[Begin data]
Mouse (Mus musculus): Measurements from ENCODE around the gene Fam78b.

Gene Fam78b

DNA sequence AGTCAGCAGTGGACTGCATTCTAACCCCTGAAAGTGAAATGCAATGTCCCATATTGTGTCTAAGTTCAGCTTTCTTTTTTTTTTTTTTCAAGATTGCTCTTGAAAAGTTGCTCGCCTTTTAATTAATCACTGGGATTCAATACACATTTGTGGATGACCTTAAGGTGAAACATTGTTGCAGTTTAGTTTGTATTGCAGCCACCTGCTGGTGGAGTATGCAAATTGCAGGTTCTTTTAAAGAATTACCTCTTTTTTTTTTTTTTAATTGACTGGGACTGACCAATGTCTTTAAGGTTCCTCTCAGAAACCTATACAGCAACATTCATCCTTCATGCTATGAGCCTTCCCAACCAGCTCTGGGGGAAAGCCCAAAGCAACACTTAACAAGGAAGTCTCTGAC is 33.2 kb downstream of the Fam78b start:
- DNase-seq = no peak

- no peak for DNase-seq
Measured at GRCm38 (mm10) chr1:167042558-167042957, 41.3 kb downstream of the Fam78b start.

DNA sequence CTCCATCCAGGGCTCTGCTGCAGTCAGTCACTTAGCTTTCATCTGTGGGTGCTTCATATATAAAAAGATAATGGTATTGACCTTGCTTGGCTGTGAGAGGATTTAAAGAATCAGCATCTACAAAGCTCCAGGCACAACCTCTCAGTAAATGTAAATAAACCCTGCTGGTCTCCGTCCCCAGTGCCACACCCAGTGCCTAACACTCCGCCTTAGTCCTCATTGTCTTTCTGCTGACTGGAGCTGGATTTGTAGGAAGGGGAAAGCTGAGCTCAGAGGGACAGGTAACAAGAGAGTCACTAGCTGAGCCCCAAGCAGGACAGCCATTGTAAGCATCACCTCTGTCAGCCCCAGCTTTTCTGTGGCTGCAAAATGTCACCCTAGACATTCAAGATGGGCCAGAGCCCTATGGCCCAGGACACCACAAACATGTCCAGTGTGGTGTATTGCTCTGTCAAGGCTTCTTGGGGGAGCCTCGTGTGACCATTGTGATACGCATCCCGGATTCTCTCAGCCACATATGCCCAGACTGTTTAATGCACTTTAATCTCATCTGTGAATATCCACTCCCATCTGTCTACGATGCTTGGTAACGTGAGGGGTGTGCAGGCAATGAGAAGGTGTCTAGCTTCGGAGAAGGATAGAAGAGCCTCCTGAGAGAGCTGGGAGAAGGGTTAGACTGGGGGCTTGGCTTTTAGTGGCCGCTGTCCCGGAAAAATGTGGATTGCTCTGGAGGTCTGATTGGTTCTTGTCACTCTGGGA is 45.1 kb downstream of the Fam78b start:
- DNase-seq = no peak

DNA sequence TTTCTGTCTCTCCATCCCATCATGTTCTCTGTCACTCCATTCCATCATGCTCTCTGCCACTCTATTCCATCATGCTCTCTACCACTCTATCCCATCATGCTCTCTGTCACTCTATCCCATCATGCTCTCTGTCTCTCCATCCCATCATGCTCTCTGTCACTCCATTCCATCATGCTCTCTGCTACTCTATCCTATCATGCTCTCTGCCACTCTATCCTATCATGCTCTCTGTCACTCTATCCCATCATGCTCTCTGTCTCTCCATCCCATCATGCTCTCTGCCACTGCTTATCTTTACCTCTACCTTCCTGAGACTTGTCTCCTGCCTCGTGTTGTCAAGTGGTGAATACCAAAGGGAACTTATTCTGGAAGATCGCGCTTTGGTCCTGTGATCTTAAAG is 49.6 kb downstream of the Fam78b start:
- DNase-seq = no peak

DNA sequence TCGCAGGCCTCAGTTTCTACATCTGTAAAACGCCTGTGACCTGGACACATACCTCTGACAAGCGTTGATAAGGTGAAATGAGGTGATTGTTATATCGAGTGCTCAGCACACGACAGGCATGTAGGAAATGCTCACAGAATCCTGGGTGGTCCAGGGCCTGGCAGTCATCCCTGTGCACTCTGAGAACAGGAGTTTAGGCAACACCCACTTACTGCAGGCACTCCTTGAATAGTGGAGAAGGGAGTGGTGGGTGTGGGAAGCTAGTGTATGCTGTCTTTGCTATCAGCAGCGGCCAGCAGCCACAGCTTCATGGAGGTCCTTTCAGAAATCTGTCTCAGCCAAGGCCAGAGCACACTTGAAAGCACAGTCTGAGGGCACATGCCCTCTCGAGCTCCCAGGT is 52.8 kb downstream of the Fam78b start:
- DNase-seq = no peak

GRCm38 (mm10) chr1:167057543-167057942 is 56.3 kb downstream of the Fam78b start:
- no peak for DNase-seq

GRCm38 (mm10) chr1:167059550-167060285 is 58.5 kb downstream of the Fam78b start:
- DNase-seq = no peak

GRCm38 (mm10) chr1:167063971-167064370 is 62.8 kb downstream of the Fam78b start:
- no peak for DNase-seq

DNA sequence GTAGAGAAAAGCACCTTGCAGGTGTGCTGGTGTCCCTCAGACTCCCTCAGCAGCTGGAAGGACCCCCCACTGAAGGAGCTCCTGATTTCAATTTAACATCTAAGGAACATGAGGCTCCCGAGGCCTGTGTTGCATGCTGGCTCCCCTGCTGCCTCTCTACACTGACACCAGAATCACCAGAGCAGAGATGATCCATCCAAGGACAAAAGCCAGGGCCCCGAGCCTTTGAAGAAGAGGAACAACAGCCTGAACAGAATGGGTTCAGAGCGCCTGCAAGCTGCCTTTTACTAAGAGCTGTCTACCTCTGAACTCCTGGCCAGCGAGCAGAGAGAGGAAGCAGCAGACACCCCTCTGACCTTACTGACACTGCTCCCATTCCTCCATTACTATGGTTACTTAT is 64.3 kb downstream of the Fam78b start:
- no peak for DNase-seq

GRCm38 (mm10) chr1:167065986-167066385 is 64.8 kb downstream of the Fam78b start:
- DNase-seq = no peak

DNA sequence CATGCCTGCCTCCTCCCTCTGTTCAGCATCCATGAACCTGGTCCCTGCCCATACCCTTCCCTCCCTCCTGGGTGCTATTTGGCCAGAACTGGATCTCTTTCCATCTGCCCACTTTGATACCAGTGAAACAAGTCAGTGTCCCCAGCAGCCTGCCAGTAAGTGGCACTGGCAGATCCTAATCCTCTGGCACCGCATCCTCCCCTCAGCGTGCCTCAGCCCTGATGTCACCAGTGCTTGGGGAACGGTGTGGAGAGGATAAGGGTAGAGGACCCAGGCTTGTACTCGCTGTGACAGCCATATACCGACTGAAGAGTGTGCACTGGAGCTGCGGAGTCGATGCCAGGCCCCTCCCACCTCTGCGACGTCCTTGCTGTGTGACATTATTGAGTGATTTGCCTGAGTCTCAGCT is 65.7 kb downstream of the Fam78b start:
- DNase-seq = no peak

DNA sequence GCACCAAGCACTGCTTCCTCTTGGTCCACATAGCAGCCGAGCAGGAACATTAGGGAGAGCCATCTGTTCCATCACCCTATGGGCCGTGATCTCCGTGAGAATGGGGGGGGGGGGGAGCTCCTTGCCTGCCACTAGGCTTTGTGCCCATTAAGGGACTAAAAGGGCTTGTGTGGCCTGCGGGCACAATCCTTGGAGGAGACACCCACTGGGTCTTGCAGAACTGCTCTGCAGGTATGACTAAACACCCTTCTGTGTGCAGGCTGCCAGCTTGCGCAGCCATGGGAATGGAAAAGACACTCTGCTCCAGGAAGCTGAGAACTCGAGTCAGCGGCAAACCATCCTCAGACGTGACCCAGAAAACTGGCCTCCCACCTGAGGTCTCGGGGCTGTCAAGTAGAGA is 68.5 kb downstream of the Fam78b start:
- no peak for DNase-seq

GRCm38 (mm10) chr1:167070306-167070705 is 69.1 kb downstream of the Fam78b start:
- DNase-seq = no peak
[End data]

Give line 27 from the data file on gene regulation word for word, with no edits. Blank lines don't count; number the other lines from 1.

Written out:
GRCm38 (mm10) chr1:167070306-167070705 is 69.1 kb downstream of the Fam78b start: